Water Whistle

A wet and musical exploration into the science of sound

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People have told us that we do things to our own tune. At first we didn’t know what they meant, but then we decided that they had to be talking about our Water Whistle experiment. We’ve created an instrument out of nothing more than a drinking straw and a glass of water. It’s musical and fun as well as a great lesson in vibration, sound, and pitch.


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Here's What You'll Need

  • Drinking straw
  • Pair of scissors
  • Cup or glass
  • Water

Let's Try It

  1. Using your scissors, about 1/3 of the way down the straw, partially cut through the straw. The cut should be ALMOST all the way through the straw but leave a small piece uncut to keep the two straw sections attached.

  2. Bend the straw into a right angle at the cut, but be carful not to break the straw segments apart.

  3. Fill a cup or glass 3/4 full with water.

  4. Slide the longer section of straw into the water.

  5. Keep the straw at a 90 degree angle. Place your lips on the shorter end of the straw and blow with a light, constant breath. What do you hear?

  6. If you are having trouble producing a whistling sound, try pinching the top of the long end of the straw.

  7. Once you’ve got your Water Whistle making a constant, steady sound, try raising or lowering the straw in the water. What happens to the pitch of your Water Whistle when you do this?

How Does It Work

The Water Whistle is fun and makes a cool noise, but is there really science behind it? There sure is! The science of sound is based in vibration. All sounds, from your car stereo, a saxophone, or a car driving by, are actually sound waves. These sound waves are vibrations traveling through the air that reach your ears.

The Water Whistle actually works through the vibration of air itself and, more specifically, the column of air inside the straw. The longer segment of straw that you have partially submerged in water is full of air and water (the amount of each depends on how deep you have your straw in the water). When you blow the air across the top of the longer straw segment, you are causing the column of air to vibrate.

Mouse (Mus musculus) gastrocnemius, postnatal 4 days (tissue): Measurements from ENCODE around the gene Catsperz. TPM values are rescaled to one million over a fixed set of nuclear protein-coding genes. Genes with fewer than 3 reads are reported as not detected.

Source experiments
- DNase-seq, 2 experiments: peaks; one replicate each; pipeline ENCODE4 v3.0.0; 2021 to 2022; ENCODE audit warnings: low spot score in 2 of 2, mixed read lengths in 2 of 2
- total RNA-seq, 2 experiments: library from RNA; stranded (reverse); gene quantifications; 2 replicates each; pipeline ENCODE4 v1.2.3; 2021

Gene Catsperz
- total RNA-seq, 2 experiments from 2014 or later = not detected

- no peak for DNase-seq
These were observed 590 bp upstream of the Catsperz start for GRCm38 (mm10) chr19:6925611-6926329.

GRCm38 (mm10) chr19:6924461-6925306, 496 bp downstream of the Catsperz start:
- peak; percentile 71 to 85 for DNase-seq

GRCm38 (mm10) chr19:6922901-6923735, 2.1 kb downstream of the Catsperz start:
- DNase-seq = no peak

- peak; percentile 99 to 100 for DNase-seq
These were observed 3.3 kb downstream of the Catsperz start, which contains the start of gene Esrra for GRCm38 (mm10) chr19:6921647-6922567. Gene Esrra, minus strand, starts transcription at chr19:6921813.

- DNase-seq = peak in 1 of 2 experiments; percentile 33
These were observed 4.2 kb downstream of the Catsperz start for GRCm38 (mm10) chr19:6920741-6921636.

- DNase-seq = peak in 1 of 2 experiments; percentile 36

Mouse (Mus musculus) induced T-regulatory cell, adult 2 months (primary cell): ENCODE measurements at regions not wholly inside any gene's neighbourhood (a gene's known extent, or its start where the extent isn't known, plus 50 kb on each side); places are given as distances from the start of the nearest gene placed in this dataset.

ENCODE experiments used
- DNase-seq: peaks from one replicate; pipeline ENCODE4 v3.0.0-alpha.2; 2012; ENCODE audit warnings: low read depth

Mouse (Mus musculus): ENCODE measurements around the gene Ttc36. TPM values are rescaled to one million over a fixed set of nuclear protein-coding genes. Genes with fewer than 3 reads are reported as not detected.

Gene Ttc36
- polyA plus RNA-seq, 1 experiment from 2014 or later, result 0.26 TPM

This vibrating column of air creates the whistling sound you hear. The pitch of the whistling is dependent on how much air you allow to be inside the straw. The more air that is inside the straw, the lower the pitch of the whistle. Less air is going to create a higher pitch.

Science Fair Connection

Preforming the Water Whistle demonstration is pretty cool, but it isn’t a science fair project. You can create a science fair project by identifying a variable, or something that changes, in this experiment. Let’s take a look at some of the variable options that might work:

  • Try testing different amounts of water in your glass. How do the different water levels effect the pitch of sound you hear from the straw? What conclusions can you draw?
  • Try testing straws with different diameters or different thicknesses. Does the diameter or thickness of the straw effect the pitch of sound you hear?
  • Try different liquids. Does the pitch change in soda or milk?

Those are just a couple of ideas, but you aren’t limited to these! Try coming up with different ideas of variables and give them a try. Remember, you should only change one thing at a time. If you are testing a different diameters of straws, make sure that the other factors are remaining the same!

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